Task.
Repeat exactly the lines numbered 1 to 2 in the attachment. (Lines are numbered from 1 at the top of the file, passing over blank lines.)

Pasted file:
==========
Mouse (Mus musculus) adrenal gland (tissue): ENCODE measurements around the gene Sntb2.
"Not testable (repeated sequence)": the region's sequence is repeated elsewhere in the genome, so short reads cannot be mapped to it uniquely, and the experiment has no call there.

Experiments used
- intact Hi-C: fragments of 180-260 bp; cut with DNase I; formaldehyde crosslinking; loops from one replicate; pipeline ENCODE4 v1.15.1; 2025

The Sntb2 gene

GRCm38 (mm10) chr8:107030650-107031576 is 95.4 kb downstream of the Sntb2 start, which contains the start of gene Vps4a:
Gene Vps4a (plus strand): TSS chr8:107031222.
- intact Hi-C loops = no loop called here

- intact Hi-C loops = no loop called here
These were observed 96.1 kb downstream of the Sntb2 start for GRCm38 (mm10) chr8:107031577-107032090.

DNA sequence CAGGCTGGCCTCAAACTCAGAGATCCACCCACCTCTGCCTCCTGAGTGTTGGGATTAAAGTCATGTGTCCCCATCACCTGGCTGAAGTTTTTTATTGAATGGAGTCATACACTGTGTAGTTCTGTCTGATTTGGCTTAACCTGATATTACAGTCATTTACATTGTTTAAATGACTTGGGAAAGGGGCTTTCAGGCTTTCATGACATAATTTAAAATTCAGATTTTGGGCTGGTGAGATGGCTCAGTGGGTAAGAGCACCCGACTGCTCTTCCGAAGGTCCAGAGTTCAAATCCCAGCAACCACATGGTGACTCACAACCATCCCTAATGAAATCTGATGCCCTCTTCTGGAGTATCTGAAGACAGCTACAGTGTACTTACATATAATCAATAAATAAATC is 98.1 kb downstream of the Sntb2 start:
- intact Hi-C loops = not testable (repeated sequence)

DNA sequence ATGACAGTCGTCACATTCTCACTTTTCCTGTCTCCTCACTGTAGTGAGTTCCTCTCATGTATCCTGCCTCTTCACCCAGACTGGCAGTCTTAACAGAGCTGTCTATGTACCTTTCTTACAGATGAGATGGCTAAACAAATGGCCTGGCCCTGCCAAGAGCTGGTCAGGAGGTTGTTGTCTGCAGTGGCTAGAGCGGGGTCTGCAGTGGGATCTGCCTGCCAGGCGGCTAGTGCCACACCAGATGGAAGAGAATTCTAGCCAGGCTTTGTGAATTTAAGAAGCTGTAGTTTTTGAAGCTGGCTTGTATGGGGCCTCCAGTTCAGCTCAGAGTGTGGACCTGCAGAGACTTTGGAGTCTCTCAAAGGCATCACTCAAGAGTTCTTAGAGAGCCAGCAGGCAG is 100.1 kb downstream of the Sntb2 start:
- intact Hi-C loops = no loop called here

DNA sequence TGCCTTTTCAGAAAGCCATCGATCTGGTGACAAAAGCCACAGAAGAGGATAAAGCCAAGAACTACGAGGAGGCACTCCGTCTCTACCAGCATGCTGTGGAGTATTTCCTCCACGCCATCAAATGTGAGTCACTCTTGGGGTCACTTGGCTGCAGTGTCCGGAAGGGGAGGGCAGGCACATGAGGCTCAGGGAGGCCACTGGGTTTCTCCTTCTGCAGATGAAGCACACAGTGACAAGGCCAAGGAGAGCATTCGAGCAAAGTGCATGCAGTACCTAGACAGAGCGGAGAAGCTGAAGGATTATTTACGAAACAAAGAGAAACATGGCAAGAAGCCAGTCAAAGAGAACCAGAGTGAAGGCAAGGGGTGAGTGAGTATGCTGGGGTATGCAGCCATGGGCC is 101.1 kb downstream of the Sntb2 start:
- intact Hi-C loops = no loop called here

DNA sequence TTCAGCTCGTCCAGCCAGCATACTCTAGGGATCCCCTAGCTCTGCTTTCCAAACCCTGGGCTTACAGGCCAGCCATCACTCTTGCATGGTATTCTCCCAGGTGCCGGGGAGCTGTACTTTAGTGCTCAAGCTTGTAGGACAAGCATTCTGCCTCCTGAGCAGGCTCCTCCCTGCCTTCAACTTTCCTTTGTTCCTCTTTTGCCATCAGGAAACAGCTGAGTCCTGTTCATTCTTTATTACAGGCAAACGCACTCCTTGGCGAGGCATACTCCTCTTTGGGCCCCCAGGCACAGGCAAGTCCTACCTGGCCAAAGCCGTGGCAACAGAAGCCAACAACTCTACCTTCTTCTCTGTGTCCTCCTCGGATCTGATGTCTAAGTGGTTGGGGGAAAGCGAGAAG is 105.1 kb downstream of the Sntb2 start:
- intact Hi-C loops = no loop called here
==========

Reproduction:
Mouse (Mus musculus) adrenal gland (tissue): ENCODE measurements around the gene Sntb2.
"Not testable (repeated sequence)": the region's sequence is repeated elsewhere in the genome, so short reads cannot be mapped to it uniquely, and the experiment has no call there.